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Carrying a Weapon While Committing a Crime Is a Felony

By Hager & Schwartz, P.A.

September 30, 2020

Weapons are dangerous objects, as they have the potential to cause great bodily harm or even death. As such, Florida law provides that a person faces a second felony charge for having a weapon on them during the commission of a felony. Thus, if you are engaged in or attempting to engage in conduct that may constitute a felony and you use or display a gun, you’ll be charged with the underlying offense as well as having a weapon. If you’re found guilty of both crimes, you may face penalties for each.

What the State Must Prove

As with any offense, if you’re charged with having a weapon during the commission of a crime, the State has the burden to prove that you are guilty beyond a reasonable doubt.

The State must show that you:

  • Either
    • Displayed, used, or attempted to use a
      • Weapon, which includes objects such as knives, brass knuckles, or tear gas guns;
      • Firearm, which the law defines as any object that uses an explosive charge to eject a projectile; or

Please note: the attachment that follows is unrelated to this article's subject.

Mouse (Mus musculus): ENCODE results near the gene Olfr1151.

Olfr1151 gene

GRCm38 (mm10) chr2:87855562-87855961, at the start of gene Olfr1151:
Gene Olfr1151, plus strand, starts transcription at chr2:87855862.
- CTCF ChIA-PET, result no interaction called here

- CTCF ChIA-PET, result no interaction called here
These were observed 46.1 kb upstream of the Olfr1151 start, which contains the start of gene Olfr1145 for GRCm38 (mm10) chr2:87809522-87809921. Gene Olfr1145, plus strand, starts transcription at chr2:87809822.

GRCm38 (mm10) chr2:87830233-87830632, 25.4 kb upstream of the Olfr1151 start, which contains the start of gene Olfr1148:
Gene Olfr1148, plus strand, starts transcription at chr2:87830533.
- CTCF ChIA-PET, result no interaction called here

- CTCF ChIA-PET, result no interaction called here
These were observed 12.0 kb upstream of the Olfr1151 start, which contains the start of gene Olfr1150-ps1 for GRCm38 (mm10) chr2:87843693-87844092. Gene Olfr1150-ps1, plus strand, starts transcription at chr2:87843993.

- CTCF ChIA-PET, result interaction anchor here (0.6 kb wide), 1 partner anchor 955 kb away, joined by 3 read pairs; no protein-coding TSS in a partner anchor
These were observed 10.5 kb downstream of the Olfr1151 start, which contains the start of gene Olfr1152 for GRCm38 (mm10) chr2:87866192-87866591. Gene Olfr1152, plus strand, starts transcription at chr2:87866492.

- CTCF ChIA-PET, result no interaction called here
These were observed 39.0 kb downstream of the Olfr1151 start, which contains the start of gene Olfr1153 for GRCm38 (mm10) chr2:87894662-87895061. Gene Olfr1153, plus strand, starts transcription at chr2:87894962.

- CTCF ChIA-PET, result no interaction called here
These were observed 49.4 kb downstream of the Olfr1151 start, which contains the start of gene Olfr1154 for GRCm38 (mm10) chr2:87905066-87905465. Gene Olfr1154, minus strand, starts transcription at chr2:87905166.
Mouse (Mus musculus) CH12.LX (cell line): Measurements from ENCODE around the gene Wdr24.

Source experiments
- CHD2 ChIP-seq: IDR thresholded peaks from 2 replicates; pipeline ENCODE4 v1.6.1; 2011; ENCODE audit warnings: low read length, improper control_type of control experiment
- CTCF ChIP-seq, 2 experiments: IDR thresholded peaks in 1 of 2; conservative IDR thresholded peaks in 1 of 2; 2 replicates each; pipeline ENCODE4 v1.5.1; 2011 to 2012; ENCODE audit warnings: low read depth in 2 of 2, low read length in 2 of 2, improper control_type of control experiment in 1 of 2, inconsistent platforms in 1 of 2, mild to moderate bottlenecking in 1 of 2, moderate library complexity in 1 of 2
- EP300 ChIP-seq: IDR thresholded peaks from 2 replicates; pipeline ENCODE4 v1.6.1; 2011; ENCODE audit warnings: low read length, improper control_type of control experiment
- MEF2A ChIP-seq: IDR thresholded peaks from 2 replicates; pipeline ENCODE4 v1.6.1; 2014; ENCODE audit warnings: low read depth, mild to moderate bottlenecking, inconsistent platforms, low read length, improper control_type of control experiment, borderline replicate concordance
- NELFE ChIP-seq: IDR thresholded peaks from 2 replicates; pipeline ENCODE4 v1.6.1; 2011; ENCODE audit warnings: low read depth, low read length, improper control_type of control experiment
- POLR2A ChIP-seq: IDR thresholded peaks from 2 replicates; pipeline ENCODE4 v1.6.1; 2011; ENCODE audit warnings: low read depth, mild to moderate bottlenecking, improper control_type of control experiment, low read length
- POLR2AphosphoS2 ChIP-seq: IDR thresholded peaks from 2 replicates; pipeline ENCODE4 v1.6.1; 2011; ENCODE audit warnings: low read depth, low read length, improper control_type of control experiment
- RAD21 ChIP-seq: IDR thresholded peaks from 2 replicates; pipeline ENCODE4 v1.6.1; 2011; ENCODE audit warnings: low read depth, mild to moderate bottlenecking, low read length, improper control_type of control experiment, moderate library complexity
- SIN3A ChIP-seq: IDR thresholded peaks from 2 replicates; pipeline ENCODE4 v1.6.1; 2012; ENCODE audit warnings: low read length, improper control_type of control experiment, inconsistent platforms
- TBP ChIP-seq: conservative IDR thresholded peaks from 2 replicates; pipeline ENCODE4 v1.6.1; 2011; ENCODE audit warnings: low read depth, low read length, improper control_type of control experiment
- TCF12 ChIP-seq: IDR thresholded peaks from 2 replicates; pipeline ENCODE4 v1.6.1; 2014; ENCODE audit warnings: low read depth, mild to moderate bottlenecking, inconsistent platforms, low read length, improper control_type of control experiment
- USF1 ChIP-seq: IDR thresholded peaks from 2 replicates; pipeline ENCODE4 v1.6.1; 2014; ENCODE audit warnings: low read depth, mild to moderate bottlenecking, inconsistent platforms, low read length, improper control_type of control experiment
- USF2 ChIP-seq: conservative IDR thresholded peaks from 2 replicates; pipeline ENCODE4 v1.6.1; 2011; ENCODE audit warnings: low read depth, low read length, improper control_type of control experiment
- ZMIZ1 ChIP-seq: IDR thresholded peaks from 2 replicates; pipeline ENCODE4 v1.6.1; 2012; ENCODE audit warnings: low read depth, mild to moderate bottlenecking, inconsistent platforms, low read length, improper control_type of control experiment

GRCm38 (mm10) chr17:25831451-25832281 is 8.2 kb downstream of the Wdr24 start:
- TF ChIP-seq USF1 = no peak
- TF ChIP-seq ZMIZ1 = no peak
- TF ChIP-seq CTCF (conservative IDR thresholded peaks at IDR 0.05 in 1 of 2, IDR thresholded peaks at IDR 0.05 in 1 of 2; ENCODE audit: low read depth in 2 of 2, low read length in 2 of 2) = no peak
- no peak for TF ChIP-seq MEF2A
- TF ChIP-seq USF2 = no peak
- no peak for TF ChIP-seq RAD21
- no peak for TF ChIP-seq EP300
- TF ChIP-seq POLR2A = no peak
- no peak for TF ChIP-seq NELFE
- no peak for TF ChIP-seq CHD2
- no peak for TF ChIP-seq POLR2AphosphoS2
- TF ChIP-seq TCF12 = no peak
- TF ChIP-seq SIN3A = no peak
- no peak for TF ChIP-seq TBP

• Electric weapon or device, which is an instrument that uses an electrical current to cause injury or death; or
    • Had a concealed weapon or firearm on you; and
  • Possessed or used the weapon or firearm during the commission of a felony

The law does not apply to specific felony offenses, including, but not limited to:

  • Antitrust violations,
  • Unfair trade practices,
  • Restraints of trade, or
  • Non-support of dependents

The Penalties for Carrying or Using a Weapon During a Crime

The State takes seriously any felony offense that involves the use of a firearm or other weapon. Therefore, engaging in such conduct is itself a felony.

The degree offense is charged at depends on the type of weapon used during the commission of the crime:

  • Third-degree felony: If you had a weapon or electric weapon on you at the time of the offense, you’ll be facing a third-degree felony. If you’re convicted, a court can sentence you to no more than 5 years in prison and/or fine you up to $5,000.
  • Second-degree felony: If you had a firearm during the commission of the offense, you’ll be charged with a second-degree felony. Upon conviction, you may be subjected to a prison sentence not to exceed 15 years and/or a fine of no more than $10,000.

The potential penalties increase for subsequent convictions. In this case, the crime is a first-degree felony, which carries a term of imprisonment of up to 30 years and/or a maximum fine of $10,000.

If you have been charged with a weapons offense or a felony in Fort Lauderdale, reach out to Hager & Schwartz, P.A. Our lawyers have experience as former prosecutors and can provide a unique insight into your case.

Call us at (954) 840-8713 or contact us online today.